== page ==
“In our stores, we sell numerous foods which are produced in the various regions of Germany,” a spokeswoman for Edeka told the Independent. “But only together with products from other countries, it is possible to create the unique variety that our consumers value.”
The effort drew praise from the vice chair of the Christian Democratic Union, Chancellor Angela Merkel's party, who praised it on social media as a “wise action.”
A customer, Sven Schmidt, shared images of the store on social media. He told the Independent that he liked the campaign. “Looking at all the mentions of hate and lack of understanding of other people I got, I'm happy that I posted it and showed my two cents against the racists, even though I know it was mainly about diversity,” he said.
But others criticized the store. Marcus Pretzell of the anti-immigrant Alternative for Germany party called it “completely mad.” Others accused the supermarket of using a loaded political issue as a publicity stunt.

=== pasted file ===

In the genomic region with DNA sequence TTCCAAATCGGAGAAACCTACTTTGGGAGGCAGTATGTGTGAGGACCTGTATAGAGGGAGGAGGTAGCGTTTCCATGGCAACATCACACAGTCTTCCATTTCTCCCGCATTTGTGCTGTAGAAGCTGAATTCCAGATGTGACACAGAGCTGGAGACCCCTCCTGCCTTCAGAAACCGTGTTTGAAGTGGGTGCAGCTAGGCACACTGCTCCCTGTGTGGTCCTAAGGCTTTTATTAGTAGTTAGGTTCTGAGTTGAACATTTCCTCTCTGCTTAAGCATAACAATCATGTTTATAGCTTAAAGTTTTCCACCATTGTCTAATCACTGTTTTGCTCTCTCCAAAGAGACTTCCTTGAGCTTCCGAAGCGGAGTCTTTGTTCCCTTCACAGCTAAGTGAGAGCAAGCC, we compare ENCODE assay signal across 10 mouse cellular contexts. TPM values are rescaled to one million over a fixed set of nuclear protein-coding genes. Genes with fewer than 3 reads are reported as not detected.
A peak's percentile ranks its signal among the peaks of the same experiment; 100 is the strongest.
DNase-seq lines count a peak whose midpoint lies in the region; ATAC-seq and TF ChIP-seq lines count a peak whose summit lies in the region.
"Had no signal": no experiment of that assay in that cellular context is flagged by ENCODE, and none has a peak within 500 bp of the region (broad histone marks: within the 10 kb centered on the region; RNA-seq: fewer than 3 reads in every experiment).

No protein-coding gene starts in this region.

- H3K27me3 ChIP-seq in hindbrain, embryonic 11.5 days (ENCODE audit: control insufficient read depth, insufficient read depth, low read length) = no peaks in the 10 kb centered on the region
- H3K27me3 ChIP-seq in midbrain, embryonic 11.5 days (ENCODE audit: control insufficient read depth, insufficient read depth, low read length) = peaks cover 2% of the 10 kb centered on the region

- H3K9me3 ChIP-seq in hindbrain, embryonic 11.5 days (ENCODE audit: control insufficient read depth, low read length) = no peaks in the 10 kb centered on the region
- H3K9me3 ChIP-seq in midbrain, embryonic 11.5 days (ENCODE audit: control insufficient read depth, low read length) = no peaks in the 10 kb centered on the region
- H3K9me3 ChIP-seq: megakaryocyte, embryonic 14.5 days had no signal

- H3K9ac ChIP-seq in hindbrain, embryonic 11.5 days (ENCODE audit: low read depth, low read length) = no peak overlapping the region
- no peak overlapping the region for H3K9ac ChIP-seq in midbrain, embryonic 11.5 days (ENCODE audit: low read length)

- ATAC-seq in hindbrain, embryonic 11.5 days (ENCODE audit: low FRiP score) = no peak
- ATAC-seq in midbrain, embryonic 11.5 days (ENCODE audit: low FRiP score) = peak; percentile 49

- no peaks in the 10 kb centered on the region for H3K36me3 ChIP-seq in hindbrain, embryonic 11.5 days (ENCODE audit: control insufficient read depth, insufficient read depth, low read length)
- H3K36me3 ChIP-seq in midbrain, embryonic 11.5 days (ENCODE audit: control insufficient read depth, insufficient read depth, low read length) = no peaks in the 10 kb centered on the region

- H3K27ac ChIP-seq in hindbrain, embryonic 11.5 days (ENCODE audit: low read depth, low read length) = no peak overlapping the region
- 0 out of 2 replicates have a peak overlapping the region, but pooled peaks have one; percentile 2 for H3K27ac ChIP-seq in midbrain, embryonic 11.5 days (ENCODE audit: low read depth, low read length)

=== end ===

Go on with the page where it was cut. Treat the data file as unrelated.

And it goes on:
Immigration and Islam have become fraught issues in Germany, where citizens go to the polls next month to choose their new leader.
Much of that anxiety stems from Merkel's 2015 decision to allow more than a million asylum seekers and migrants into the country. Many came from Syria or other parts of the Middle East. Germany has a rapidly aging workforce, and Merkel said the newbies would be a boon to the economy.
The influx, however, sparked a backlash, particularly among the far right. Opponents worried that the migrants weren't assimilating, a sentiment fueled by news stories of crimes and rapes committed by migrants (many partially or totally fabricated). They warned, too, that an influx of mostly Muslim migrants put Germany at risk of increased terrorism.
Merkel's position led to a serious drop in her popularity. But she has since bounced back in the polls, and experts predict that she will easily win reelection.